Arbulag health centre provides primary health care and public health services to everyone in the soum and nearby areas. It is in a well-equipped building, with computers for the doctors, beds for the patients and a vaccination fridge provided by UNICEF. There is even a maternity cottage for expecting mothers to stay in. “We can deliver babies here and do emergency operations like removing an appendix,” Uyanga says. “But for more complex operations we transport patients to the provincial hospital in Murun.”

Back in the soum centre, Naranzul is attending summer kindergarten. She joins an art class with other children and starts drawing a picture. “I like singing and playing with toys or puzzles,” she says. “We went to see the forest yesterday, so today I am drawing lots of trees.”

Naranzul, for one is optimistic about the family’s future. “When I grow up, I want to go to school,” she says, perhaps misunderstanding the question. “And then my sister Saranzul can go to kindergarten.”

Back of beyond

Ulaankhuu with her baby outside the family’s makeshift ger
© UNICEF Mongolia/2013/Andy Brown


Further out from the soum centre, conditions are more challenging. Families live in traditional ‘ger’ tents, spread out over a wide area. The health centre provides ‘bagh feldshers’, mobile doctors who do outreach to the families by motorbike. UNICEF pays for their petrol and travel expenses.

Ulaankhuu is an 18-year-old single mother. She lives with her own mother and two-month-old son, Bayarsaikhan. She doesn’t know who his father is. Ulaankhuu had her first child when she was just 15, but he choked and died while feeding. They are one of the poorest families in the district. “We have a few goats and sell the wool to relatives,” she says. “We mostly live on bread and water. We have meat maybe once a week.”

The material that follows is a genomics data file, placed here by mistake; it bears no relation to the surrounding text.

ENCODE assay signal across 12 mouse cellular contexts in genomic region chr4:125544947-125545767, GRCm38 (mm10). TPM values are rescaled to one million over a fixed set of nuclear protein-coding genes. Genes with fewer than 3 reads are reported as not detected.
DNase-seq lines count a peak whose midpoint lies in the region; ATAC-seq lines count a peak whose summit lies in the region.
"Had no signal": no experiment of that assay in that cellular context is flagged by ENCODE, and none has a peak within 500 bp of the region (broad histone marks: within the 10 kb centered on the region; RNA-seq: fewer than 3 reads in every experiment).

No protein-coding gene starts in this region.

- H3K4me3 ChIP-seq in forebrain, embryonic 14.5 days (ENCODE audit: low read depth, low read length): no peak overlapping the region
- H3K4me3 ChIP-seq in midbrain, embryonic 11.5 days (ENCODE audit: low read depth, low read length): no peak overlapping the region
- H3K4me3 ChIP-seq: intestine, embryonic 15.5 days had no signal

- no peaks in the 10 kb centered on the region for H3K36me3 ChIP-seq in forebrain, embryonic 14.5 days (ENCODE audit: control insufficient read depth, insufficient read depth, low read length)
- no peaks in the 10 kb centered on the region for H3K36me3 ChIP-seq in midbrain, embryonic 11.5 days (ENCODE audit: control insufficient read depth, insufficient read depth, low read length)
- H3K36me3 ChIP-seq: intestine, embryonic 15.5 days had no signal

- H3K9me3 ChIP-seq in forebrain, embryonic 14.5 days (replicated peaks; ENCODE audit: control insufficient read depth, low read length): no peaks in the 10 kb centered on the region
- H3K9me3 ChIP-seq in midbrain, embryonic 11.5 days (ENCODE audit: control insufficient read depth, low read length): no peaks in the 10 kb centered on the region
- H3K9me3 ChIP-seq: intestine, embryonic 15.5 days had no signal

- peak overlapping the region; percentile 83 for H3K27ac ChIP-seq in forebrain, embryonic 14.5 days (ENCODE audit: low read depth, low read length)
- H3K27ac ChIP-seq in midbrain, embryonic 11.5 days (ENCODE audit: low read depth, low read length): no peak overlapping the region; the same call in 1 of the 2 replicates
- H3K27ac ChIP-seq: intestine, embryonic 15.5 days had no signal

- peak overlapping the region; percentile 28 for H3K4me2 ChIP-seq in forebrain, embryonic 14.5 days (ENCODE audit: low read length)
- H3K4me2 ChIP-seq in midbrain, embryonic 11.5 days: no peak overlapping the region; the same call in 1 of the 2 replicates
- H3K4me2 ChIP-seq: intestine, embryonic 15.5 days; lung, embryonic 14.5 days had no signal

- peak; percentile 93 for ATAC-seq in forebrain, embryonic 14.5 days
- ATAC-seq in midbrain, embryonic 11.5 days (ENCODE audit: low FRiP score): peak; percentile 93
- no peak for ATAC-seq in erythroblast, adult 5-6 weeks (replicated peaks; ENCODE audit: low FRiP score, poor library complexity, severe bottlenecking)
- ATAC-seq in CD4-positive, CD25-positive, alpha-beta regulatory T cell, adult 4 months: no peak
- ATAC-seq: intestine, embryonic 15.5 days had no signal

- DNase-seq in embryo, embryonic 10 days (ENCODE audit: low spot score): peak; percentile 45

Ulaankhuu has never been to school. The family live in a makeshift ger, made from rope and animal skins. During the winter they ran out of fuel and burned the wood from their animal shelter. Now they share the ger with their goats. Other families have solar panels, electric lights, radios and fridges in their gers. But there is nothing modern in Ulaankhuu’s ger. It is small, drafty and dirty, with animal hair and dung on the floor.

“It is very difficult to see that human beings live in a place like this,” bagh feldsher Otgonbayer says. “In April we took Ulaankhuu to the provincial hospital to give birth. She needed a caesarean section but every time the ambulance came, she would run away on her horse. We had to come early in the morning and catch her asleep.”

Thankfully, things are at last looking better for the family. “I visit Ulaankhuu once a month to make sure her son is vaccinated and teach her how to feed him properly,” Otgonbayer continues. “So far, he is healthy. His weight is OK and she has enough milk.”

As well as helping Ulaankhuu look after her son, the soum government has bought a new ger for them, which will be delivered in a week’s time. For Ulaankhuu, this will be a life changing event. “It was very hard being pregnant last winter. It was so cold in our ger,” she says. “I am very happy and excited to hear that we will get a new ger. I have never lived in a new ger in my whole life.”

Naranzul draws a picture of trees at the soum kindergarten
© UNICEF Mongolia/2013/Andy Brown


The author
Andy Brown is Communication Consultant for UNICEF East Asia and Pacific